Symbols: Human vs. Animal Learning

Vygotsky believed that human and animal learning are fundamentally different. He said that one kind of practical learning is similar in humans and animals--but humans also use symbols, while animals do not. (He gave a simple example of a symbol: a knot tied in a handkerchief as a reminder. "It has been remarked that the very essence of civilization consists of purposely building monuments so as not to forget. In both the knot and the monument we have manifestations of the most fundamental and characteristic feature distinguishing human from animal memory." The quote is from L.S. Vygotsky, Mind in Society, edited and published in 1978 by Michael Cole, Vera John-Steiner, Sylvia Scribner, and Ellen Souberman, Harvard University Press, page 51.)

Vygotsky and other developmental psychologists compared learning in very young children with learning in apes. Given a problem--such as food which is out of reach but can be pushed off a shelf with a stick--both the ape and the child would solve it in about the same way (using "practical intelligence" only, but not symbols). In such a case the entire problem must be in the visual field--meaning, for example, that the ape or very young child would not think to use the stick if it were out of sight in another room.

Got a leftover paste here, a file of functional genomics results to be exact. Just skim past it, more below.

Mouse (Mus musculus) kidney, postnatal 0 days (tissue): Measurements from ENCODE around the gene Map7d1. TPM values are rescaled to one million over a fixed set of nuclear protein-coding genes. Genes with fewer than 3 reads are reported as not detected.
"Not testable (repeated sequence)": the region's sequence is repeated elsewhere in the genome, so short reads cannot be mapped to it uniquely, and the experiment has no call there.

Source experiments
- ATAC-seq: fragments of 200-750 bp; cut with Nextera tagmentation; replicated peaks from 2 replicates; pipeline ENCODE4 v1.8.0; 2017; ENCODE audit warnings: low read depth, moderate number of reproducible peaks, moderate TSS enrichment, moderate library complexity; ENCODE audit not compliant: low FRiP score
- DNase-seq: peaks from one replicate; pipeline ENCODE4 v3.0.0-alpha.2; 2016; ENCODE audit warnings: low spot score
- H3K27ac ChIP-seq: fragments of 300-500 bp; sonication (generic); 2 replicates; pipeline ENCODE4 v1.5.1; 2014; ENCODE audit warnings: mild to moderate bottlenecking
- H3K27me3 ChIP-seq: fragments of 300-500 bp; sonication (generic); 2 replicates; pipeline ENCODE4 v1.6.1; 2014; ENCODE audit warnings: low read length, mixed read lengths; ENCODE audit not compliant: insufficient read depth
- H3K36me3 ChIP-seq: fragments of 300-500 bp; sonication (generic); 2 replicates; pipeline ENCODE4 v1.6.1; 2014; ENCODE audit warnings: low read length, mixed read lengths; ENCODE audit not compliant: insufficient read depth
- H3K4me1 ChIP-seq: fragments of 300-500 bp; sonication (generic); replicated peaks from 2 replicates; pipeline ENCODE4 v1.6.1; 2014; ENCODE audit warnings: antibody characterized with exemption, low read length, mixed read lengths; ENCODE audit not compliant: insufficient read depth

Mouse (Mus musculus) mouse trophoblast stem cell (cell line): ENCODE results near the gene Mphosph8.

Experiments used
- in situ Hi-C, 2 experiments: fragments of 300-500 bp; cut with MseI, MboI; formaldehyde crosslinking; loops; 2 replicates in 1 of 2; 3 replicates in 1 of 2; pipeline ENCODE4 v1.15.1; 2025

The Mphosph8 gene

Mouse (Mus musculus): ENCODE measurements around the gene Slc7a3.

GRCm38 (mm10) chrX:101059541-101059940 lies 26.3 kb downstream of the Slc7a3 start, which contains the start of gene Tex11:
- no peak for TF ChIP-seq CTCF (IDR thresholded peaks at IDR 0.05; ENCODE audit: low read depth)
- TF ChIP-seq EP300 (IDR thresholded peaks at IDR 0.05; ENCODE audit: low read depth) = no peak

Symbols and Play

But humans also have speech. Vygotsky believed that "the most significant moment in the course of intellectual development, which gives birth to the purely human forms of practical and abstract intelligence, occurs when speech and practical activity, two previously completely independent lines of development, converge" (Mind in Society, page 24). Then problem solving need no longer be dependent on the visual field or on immediate impulses.

Speech makes symbols possible. Symbols allow the child to have "quasi needs" and to form plans and strategies to accomplish a task. But speech first exists to communicate with others--and Vygotsky saw the symbolic life of the child as coming from the community, not from autonomous development.

It's important to note that when we use practical intelligence (such as sticks or other tools), our target is to change the outside world. But symbols target our own minds; we use them to change ourselves. This process gives us great freedom in how we use our minds, allowing the development of much more complex and effective strategies for changing the outside world as well.

Vygotsky also wrote much about play, which he did not see as symbolic action only. "The development from games with an overt imaginary situation and covert rules to games with overt rules and a covert imaginary situation outlines the evolution of children's play." (Mind in Society, page 96)